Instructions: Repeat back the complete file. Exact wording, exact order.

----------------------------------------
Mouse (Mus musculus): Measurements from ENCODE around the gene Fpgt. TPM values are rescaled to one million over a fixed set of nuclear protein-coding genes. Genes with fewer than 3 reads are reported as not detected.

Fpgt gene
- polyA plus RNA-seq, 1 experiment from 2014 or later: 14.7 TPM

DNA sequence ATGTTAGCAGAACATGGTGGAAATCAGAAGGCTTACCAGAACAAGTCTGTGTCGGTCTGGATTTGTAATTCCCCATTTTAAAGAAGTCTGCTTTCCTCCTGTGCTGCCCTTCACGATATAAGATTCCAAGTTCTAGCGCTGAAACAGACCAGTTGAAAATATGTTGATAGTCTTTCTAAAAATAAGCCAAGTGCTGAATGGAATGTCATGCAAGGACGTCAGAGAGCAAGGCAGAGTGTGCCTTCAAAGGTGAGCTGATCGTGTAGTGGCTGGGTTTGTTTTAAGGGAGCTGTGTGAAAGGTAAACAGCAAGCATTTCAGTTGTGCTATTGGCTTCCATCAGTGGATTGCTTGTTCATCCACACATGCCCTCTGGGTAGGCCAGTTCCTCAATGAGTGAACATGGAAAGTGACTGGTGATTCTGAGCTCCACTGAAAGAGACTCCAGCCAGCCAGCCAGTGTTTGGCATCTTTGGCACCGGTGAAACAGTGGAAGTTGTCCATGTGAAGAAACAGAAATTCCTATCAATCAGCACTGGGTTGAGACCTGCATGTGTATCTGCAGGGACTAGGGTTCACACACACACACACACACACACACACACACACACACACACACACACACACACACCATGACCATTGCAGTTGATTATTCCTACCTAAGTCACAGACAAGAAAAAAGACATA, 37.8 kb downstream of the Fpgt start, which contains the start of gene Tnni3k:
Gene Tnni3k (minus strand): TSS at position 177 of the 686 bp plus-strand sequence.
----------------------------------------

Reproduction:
Mouse (Mus musculus): Measurements from ENCODE around the gene Fpgt. TPM values are rescaled to one million over a fixed set of nuclear protein-coding genes. Genes with fewer than 3 reads are reported as not detected.

Fpgt gene
- polyA plus RNA-seq, 1 experiment from 2014 or later: 14.7 TPM

DNA sequence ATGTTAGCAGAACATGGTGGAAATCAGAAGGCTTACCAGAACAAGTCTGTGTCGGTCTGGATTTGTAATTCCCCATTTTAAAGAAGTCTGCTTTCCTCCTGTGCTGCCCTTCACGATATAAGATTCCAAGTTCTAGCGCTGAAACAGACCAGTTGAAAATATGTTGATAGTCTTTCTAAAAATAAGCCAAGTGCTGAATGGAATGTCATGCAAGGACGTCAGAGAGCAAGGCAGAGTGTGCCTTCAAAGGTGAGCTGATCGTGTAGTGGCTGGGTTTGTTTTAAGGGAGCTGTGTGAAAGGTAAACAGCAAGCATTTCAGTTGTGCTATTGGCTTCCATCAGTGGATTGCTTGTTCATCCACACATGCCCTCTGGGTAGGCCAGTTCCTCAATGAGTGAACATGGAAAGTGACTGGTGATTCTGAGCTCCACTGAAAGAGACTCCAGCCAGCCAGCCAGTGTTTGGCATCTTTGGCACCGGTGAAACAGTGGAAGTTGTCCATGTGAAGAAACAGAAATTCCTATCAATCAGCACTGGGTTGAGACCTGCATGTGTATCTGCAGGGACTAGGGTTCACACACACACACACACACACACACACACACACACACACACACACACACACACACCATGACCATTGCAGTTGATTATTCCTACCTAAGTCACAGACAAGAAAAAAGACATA, 37.8 kb downstream of the Fpgt start, which contains the start of gene Tnni3k:
Gene Tnni3k (minus strand): TSS at position 177 of the 686 bp plus-strand sequence.